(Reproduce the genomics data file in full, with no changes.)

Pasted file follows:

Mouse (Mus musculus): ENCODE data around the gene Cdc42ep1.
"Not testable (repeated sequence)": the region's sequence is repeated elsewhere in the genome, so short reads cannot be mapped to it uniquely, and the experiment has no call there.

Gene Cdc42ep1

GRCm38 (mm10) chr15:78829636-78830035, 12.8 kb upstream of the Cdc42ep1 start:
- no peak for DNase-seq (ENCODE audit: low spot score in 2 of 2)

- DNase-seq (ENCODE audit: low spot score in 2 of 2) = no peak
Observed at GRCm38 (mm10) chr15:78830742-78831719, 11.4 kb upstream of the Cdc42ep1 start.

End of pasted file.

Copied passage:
Mouse (Mus musculus): ENCODE data around the gene Cdc42ep1.
"Not testable (repeated sequence)": the region's sequence is repeated elsewhere in the genome, so short reads cannot be mapped to it uniquely, and the experiment has no call there.

Gene Cdc42ep1

GRCm38 (mm10) chr15:78829636-78830035, 12.8 kb upstream of the Cdc42ep1 start:
- no peak for DNase-seq (ENCODE audit: low spot score in 2 of 2)

- DNase-seq (ENCODE audit: low spot score in 2 of 2) = no peak
Observed at GRCm38 (mm10) chr15:78830742-78831719, 11.4 kb upstream of the Cdc42ep1 start.